Time stands still during US budget deadlock

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The Independent Online

New York

As a large part of the United States government has sputtered to a halt this week, thanks to the continuing budget stand-off in Washington, so too has the infamous national debt clock above Times Square in Manhattan.

Installed six years ago by the late New York real estate developer, Seymour Durst, to dramatise America's overspending habit, the digital clock, composed of 350 high-wattage bulbs, is usually a blur of accumulating numbers as $10,000 a second is added to the total. Yesterday the count stayed frozen at $4,985,567,071,200.

"We shut it off, because the government has closed down," explained the late developer's son, Douglas Durst. "Theoretically, the debt has stopped growing, even though the interest on the debt has not stopped."

Roughly half of the federal government's employees, about 800,000 workers, have been put on indefinite leave and it is unclear whether they will be paid for the lost days. Meanwhile, government facilities ranging from passport offices to the national parks remain closed. Even surfers of the Internet are affected: all government "home pages" have been abandoned.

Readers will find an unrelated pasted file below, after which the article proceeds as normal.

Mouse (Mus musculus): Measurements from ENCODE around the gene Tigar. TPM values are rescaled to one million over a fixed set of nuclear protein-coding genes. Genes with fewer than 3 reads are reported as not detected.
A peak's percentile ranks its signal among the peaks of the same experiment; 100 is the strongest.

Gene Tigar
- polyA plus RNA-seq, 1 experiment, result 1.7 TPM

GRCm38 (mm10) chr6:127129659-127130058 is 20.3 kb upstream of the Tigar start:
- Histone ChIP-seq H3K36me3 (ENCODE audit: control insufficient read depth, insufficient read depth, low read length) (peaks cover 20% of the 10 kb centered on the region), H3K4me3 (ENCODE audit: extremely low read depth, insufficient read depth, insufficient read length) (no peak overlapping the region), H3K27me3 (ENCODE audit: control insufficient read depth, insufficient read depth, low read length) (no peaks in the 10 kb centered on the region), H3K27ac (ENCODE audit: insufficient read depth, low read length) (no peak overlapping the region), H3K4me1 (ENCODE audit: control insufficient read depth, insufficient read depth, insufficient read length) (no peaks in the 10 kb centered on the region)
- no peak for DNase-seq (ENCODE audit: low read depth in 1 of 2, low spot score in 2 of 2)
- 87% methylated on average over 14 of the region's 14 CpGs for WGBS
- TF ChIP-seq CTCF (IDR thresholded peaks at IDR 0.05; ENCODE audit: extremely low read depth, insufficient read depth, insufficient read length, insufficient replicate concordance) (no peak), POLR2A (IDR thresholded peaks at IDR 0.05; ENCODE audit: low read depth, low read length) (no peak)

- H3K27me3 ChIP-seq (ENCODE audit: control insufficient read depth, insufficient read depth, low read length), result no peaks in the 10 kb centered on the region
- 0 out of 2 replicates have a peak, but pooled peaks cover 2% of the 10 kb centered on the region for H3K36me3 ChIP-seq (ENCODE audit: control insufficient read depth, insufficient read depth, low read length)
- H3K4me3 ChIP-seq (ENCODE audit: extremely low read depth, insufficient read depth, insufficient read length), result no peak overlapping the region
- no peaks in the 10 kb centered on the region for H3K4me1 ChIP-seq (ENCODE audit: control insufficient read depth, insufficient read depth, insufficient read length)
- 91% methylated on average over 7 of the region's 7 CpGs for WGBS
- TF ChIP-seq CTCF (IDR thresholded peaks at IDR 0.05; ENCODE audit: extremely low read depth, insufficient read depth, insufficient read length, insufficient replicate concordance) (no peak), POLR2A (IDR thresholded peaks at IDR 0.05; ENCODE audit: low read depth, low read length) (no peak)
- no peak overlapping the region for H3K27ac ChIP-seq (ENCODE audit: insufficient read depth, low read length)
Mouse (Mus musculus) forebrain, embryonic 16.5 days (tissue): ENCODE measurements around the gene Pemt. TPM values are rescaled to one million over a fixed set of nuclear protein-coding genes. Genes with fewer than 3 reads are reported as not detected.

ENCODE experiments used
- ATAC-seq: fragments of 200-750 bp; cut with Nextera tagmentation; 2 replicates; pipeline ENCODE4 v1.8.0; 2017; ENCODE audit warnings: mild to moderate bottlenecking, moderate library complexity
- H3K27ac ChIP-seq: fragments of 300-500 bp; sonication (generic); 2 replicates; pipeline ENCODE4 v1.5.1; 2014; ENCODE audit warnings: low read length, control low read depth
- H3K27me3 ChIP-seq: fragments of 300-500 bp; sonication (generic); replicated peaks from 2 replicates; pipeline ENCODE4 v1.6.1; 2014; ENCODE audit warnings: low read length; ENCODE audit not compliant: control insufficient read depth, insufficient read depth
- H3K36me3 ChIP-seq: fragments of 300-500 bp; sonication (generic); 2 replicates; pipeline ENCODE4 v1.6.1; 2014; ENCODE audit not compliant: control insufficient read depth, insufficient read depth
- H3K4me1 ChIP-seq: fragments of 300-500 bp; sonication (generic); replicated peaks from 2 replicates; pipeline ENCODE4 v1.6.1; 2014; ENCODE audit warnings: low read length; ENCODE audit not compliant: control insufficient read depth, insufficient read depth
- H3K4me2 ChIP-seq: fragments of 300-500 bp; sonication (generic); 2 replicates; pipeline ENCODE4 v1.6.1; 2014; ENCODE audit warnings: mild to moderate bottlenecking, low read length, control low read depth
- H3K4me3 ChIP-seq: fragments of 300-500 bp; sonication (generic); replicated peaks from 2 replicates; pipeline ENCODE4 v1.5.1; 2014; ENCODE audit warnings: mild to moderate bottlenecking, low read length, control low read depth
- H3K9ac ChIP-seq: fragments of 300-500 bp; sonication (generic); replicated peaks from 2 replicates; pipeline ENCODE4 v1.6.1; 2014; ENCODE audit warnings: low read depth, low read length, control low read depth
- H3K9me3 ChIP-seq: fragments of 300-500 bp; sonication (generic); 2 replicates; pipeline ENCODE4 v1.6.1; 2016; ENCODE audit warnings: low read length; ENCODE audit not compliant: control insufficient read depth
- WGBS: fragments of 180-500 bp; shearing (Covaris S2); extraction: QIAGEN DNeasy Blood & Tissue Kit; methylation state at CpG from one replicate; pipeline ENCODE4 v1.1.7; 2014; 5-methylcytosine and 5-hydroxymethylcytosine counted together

How long the debt clock will stay stopped is anyone's guess. No further meetings were scheduled between the Republican leadership in Congress and President Bill Clinton to try to resolve their differences on a new budget. Newt Gingrich, leader of the House of Representatives, conceded yesterday that talks between the two sides on Monday and Tuesday had made little progress. "I don't think we're an inch closer," he said. His Democratic counterpart, Dick Gephardt, concurred: "It looks like this is going to be a pretty long siege."

While public reaction to the crisis is overwhelmingly one of frustration with politicians in general, President Clinton seems for now to be suffering the least damage, and may even be bolstering his overall position by refusing to accede to Republican demands for a programme to balance the budget within seven years by deep cuts in popular medical and social service programmes.

According to a USA Today/CNN poll, 49 per cent of Americans are blaming the Republican Congress for the imbroglio, with only 26 per cent putting the primary blame on Mr Clinton, who favours a less savage approach to spending cuts, and balancing the budget over 10 years.

News Analysis, page 19